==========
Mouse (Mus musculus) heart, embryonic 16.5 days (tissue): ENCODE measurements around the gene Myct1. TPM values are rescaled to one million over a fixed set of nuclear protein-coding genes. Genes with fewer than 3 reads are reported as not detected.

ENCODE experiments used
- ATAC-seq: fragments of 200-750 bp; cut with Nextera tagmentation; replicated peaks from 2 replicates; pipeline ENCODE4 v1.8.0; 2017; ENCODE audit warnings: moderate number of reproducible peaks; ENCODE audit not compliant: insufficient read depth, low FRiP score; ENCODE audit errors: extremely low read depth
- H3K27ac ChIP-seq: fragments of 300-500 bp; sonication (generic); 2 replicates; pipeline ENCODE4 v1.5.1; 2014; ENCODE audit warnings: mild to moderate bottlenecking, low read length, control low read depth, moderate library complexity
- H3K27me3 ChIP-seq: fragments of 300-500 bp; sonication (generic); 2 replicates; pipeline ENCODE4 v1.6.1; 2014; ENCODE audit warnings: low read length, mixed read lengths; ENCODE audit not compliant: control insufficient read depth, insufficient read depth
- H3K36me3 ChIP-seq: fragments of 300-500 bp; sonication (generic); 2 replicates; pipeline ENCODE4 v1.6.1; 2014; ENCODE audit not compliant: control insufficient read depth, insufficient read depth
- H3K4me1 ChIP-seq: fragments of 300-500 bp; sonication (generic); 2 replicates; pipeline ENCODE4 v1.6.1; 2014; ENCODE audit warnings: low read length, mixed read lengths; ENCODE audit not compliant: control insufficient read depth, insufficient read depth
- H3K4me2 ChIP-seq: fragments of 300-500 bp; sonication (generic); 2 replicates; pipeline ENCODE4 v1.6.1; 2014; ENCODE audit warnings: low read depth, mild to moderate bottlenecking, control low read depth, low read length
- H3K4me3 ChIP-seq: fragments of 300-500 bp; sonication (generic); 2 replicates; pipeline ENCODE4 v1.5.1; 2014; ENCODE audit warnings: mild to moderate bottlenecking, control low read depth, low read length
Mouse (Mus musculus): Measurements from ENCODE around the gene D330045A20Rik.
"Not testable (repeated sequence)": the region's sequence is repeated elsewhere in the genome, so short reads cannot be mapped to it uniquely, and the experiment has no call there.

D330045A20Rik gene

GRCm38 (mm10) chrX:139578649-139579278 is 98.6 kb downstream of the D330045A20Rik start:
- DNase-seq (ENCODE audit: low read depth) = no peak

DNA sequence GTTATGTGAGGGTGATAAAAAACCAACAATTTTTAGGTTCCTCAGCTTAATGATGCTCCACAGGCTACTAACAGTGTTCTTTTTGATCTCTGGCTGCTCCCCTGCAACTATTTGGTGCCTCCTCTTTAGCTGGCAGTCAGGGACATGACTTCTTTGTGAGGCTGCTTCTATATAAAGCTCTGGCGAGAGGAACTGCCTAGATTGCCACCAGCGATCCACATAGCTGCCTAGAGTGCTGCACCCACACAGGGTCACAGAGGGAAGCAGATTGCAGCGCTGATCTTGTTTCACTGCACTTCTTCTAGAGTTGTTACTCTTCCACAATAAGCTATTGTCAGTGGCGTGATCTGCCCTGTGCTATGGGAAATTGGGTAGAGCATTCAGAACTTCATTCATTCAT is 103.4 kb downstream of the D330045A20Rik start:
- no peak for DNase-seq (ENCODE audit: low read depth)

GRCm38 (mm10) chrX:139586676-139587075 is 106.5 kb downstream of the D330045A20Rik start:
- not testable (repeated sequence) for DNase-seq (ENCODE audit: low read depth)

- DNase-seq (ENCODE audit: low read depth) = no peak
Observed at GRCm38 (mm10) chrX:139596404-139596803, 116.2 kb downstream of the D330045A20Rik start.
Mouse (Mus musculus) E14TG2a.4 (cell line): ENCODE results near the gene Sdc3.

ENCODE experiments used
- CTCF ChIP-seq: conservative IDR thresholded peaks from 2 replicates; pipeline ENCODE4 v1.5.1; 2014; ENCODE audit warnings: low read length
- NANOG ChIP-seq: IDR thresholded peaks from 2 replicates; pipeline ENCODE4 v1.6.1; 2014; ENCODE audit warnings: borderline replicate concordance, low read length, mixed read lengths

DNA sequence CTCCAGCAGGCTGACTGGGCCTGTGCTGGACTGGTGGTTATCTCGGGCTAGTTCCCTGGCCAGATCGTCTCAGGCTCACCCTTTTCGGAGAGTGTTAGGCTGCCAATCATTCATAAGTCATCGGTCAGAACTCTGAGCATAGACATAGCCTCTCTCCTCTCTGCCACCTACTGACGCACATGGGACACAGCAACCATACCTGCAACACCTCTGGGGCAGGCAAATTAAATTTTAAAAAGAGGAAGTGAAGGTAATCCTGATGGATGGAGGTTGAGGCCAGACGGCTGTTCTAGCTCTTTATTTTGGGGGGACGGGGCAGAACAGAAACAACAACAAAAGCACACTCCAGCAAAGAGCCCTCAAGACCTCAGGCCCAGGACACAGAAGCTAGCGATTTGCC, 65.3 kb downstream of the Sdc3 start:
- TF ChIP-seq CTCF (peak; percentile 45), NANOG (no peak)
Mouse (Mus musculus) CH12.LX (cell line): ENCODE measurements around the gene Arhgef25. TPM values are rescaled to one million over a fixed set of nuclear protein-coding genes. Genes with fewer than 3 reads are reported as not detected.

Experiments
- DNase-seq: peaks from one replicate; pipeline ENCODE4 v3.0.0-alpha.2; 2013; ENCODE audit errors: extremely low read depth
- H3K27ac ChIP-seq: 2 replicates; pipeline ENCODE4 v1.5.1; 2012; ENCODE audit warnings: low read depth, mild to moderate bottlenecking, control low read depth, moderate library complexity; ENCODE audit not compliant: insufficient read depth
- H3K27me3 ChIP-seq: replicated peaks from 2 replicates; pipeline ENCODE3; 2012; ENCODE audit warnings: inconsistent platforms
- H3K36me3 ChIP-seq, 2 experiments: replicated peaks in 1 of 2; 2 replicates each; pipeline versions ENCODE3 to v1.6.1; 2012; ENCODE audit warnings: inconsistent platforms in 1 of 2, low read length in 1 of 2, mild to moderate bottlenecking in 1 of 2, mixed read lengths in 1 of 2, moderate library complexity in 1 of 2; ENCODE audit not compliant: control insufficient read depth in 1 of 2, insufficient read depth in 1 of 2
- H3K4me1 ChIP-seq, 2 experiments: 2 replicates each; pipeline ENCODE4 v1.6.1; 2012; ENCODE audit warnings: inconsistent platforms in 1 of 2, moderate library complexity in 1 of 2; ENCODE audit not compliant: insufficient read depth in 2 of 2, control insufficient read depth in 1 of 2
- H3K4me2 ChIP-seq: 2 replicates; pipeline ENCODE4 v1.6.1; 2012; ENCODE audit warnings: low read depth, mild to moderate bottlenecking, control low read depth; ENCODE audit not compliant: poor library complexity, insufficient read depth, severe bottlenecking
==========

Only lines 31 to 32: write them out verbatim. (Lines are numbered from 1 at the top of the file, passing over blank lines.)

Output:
- H3K27me3 ChIP-seq: replicated peaks from 2 replicates; pipeline ENCODE3; 2012; ENCODE audit warnings: inconsistent platforms
- H3K36me3 ChIP-seq, 2 experiments: replicated peaks in 1 of 2; 2 replicates each; pipeline versions ENCODE3 to v1.6.1; 2012; ENCODE audit warnings: inconsistent platforms in 1 of 2, low read length in 1 of 2, mild to moderate bottlenecking in 1 of 2, mixed read lengths in 1 of 2, moderate library complexity in 1 of 2; ENCODE audit not compliant: control insufficient read depth in 1 of 2, insufficient read depth in 1 of 2